By Scott Wilson
Washington Post Foreign Service
Wednesday, June 13, 2007
JERUSALEM, June 12 -- Gunmen loyal to the two main Palestinian parties fought street battles in the Gaza Strip on Tuesday that increasingly bore the hallmarks of civil war, as Palestinian Authority President Mahmoud Abbas, a Fatah leader, warned that the rival Hamas movement was attempting a coup.
At least two dozen Palestinian fighters and three civilians were killed in the third consecutive day of clashes, the largest one-day total in 18 months of periodic factional conflict. The attacks brought the three-day death toll in Gaza to at least 42 people and to more than 90 so far this year.
The two parties have different visions of a future Palestinian state, with Fatah favoring peace with Israel and Hamas advocating its eradication, but they are battling now over the control of various Palestinian security forces and the resulting opportunities for patronage. The conflict is complicated by U.S. and Israeli efforts to help Fatah contain Hamas, which is supported by Iran.
Arrests and a kidnapping Tuesday in Ramallah, in the West Bank, suggested that the internal conflict could spread to the more populous of the Palestinian territories. The West Bank has remained largely free from the cycle of attack and reprisal that has marked the factional strife to date.
Gunmen fired a rocket-propelled grenade at the Gaza home of Prime Minister Ismail Haniyeh of Hamas, an attack denounced by officials of the Islamic movement as an assassination attempt even though he was not there at the time. Soon after, several mortar shells fell near the Gaza compound of Abbas, who was in Ramallah.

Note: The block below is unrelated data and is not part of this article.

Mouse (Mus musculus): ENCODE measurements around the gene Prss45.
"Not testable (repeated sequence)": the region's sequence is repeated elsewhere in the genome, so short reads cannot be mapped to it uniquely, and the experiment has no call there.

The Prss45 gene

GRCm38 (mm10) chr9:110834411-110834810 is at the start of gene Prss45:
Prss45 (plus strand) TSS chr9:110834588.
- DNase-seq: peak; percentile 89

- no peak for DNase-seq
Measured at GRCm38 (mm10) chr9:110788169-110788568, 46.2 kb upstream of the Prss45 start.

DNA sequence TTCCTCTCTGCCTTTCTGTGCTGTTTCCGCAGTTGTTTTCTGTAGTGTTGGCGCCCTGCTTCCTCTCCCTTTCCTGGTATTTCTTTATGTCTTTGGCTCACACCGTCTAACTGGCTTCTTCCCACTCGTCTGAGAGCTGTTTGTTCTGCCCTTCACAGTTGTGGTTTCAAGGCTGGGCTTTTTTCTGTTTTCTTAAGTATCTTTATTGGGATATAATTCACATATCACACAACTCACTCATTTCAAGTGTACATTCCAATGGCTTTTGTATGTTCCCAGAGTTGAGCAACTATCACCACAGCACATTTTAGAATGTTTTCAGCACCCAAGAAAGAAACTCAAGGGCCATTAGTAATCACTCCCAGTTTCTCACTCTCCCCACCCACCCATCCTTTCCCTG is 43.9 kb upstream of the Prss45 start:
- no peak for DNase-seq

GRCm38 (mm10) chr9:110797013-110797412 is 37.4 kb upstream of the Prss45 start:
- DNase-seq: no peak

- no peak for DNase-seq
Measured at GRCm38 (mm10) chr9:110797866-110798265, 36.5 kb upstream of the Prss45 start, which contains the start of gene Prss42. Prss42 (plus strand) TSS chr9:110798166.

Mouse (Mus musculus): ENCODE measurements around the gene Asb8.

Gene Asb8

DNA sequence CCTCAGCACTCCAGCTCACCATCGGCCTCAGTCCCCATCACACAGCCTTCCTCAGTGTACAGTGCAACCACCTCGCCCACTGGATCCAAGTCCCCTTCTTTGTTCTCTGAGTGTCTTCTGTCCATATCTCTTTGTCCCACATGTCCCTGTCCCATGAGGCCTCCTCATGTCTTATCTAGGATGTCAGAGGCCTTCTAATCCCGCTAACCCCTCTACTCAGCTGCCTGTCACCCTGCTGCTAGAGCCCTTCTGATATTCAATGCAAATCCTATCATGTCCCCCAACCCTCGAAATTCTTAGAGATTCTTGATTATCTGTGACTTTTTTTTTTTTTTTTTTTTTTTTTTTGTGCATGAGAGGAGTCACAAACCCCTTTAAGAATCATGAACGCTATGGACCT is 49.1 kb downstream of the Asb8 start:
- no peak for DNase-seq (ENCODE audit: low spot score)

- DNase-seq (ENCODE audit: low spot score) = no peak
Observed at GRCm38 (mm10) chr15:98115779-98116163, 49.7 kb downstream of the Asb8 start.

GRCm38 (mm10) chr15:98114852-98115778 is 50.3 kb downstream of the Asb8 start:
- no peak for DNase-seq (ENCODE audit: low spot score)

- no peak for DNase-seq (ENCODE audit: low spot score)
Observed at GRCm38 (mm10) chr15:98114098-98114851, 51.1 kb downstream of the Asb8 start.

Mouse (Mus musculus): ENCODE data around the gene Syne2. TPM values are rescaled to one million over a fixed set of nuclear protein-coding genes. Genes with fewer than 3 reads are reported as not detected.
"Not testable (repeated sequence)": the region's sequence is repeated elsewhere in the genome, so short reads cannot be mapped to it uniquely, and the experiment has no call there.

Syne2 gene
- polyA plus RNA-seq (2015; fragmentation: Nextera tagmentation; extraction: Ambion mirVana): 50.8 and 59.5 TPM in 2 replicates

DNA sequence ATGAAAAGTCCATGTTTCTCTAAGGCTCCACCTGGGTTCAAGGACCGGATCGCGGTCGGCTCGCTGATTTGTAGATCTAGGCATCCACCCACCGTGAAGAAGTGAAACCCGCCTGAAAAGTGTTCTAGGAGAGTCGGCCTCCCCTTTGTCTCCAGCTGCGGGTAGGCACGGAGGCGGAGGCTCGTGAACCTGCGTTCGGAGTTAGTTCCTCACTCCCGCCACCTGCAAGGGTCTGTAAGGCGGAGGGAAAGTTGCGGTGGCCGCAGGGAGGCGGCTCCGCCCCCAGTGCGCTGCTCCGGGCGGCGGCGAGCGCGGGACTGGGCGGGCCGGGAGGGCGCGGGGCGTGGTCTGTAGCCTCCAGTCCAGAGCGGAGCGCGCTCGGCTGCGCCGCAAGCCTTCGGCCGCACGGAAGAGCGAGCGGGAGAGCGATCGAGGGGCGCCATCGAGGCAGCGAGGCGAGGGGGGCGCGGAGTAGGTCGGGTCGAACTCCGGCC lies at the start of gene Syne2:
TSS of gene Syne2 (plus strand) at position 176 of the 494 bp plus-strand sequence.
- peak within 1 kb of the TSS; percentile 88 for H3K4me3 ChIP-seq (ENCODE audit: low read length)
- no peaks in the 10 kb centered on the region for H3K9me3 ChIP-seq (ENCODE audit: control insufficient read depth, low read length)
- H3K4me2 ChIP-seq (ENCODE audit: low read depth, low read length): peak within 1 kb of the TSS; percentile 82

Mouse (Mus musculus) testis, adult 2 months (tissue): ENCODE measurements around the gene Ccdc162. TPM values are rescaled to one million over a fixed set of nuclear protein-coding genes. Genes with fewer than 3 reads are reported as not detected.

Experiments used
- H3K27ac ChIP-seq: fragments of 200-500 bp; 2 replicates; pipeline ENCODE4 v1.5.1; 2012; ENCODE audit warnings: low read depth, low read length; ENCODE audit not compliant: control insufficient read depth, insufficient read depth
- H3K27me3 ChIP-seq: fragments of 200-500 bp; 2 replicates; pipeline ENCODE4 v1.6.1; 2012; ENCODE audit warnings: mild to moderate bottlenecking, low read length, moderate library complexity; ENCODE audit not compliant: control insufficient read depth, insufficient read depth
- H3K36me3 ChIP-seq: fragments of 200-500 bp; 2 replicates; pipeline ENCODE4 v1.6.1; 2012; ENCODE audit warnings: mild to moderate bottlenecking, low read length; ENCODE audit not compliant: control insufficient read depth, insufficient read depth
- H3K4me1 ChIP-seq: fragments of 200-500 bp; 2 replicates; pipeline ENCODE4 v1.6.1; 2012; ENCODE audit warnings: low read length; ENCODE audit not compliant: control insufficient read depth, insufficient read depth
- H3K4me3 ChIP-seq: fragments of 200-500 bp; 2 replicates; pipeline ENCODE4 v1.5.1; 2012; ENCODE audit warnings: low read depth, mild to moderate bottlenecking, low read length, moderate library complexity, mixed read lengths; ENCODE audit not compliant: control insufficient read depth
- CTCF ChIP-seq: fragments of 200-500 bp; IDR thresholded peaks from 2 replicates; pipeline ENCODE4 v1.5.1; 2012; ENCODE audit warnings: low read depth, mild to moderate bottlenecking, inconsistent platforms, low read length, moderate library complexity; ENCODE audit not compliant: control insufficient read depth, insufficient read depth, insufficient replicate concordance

The choice of targets suggested a further loosening of restraint by the armed men loyal to each party.
Human Rights Watch said in a statement Tuesday that Hamas and Fatah gunmen had summarily executed captives and killed bystanders. Such acts "are war crimes, pure and simple," said Sarah Leah Whitson, the organization's Middle East director.
The power struggle had intensified after Hamas defeated Fatah in January 2006 parliamentary elections, giving Hamas day-to-day control of the government and prompting Western donors to cut off aid to the Palestinian Authority, further impoverishing Gaza's 1.4 million residents.
The two parties have sat in a power-sharing government since March that has united them in name only. Late Tuesday, the Fatah Central Committee voted to suspend the party's participation in the government until the fighting stops.
In a statement issued by his office Tuesday, Abbas, elected to succeed the late Yasser Arafat in January 2005, said, "The political and military leaders of Hamas are planning a coup against the legitimate institutions, thinking they will be able to control the Gaza Strip by force."
The Bush administration has approved $40 million to train and supply nonlethal equipment to security forces loyal to Abbas in order to improve Fatah's military position against a smaller but better trained Hamas force in Gaza. The money is arriving now. Hamas officials have begun identifying the Fatah-controlled forces as allies of Israel and the United States, which both classify Hamas, formally known as the Islamic Resistance Movement, as a terrorist organization.